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Help us reach our $401,000 goal by 12/31 so we can start 2015 strong defending them.

The national parks are yours.

Make your year-end, tax-deductible contribution to protect them today!

YOU can help protect your national parks!

Help us reach our $401,000 goal by 12/31 so we can start 2015 strong defending them.

The national parks are yours.

Make your year-end, tax-deductible contribution to protect them today!

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Photo: National Park Service

Bald Eagle

(Haliaeetus leucocephalus)

Bald Eagle

Factoid:

The bald eagle was officially adopted as the U.S. national emblem on June 20, 1782.

Status:

Recovered, except for the Sonoran Desert population in Arizona which is still threatened. 

Population:

80,000 to 110,000 eagles exist in the wild; 9,789 breeding pairs in the lower 48 states as of 2006 (1).

Threats:

Habitat loss because of development in coastal areas, PCB poisoning, and shooting for feathers.

Survival:

Over 30 years in the wild; longer in captivity.

The majesty and strength represented by the bald eagle are world renowned. The eagle is referred to as "bald" because of the white plumage on its head. Eagles can reach flight speeds between 35 and 44 miles per hour.

One of the largest raptors, the bald eagle is 32 to 40 inches long with a wingspan of 6 to 8 feet. Males are smaller than females.

Eagles can be found in Canada, Alaska and the lower 48 states and typically inhabit Seacoasts, forests, valleys, mountain regions, lakes and rivers.

Bald eagles eat fish, waterfowl, and small to medium mammals. They kill their prey with their talons (feet and claws) and use their beaks for tearing flesh.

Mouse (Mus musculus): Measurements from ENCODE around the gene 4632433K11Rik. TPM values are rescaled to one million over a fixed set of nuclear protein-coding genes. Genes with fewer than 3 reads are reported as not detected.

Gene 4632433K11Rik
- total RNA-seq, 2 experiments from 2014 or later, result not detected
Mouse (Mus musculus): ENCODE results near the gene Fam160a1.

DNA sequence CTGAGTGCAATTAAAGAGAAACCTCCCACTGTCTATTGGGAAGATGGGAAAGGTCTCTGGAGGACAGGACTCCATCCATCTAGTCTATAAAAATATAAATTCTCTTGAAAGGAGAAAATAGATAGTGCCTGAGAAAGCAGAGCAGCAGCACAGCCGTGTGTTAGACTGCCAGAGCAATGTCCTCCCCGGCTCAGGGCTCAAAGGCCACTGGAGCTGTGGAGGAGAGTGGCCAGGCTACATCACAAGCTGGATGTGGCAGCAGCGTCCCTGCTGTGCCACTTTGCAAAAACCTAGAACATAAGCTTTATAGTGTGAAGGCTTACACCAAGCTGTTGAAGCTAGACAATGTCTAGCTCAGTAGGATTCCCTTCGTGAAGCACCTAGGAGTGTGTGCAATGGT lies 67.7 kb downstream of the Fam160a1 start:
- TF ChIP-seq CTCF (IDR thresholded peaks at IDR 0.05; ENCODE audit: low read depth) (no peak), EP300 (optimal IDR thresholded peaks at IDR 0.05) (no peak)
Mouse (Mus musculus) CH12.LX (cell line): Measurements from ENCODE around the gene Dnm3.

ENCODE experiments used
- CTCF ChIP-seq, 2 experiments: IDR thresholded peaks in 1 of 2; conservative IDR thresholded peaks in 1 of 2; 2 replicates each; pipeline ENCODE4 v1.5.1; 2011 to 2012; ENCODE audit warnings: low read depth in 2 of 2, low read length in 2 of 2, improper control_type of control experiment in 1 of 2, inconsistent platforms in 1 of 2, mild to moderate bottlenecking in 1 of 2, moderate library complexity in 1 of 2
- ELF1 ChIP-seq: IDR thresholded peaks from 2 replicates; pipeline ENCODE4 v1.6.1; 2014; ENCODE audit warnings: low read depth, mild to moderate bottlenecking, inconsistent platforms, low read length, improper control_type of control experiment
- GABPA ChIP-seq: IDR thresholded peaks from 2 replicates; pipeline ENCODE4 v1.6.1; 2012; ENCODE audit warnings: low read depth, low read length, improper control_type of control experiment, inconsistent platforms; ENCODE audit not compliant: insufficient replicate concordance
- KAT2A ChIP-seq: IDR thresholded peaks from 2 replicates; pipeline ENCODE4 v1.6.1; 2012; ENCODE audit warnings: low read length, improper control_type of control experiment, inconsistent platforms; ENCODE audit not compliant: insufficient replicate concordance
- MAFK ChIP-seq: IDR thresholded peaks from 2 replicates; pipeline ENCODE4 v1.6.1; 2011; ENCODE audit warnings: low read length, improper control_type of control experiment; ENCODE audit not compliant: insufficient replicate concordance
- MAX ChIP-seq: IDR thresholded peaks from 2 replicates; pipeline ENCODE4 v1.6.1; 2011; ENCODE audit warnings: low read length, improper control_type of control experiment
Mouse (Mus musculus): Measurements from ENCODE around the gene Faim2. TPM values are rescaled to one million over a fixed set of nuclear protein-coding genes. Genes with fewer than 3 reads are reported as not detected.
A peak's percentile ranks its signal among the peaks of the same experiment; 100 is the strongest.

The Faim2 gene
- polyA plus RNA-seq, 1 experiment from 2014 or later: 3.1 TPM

Bald Eagles often mate for life. They build their nests in the limbs of tall trees, and return to them year after year with new additions of mosses and sticks. Nests can reach 5 feet across, 2 feet high and weigh 4,000 pounds.

Once paired, the female lays two eggs in the spring. After 35 days one or two chicks hatch. If two are hatched, usually only the chick that is more aggressive, and takes most of the food, survives. At 15 weeks of age, the young permanently leaves the nest.

The use of the pesticide DDT in this century poisoned eagles' foods and weakened eggshells, making them too thin to support the weight of brooding parents. A 1972 ban on DDT led to gradual improvements in population.

NATIONAL PARKS:

Bald eagles are found in Glacier Bay National Park, AK; Kenai Fjords National Park, AK; Assateague Island National Seashore, MD; Yellowstone National Park, WY; Olympic National Park, WA; North Cascades National Park, WA; Glacier National Park, MT; Grand Teton National Park, WY; Acadia National Park, ME; and Voyageurs National Park, MN.

NOTES:

 1. "Chart and Table of Bald Eagle Breeding Pairs in Lower 48 States." U.S. Fish and Wildlife Service Midwest Region. 2008. U.S. Fish and Wildlife Service website. 12 Jan. 2010 < http://www.fws.gov/midwest/eagle/population/chtofprs.html >

 

 

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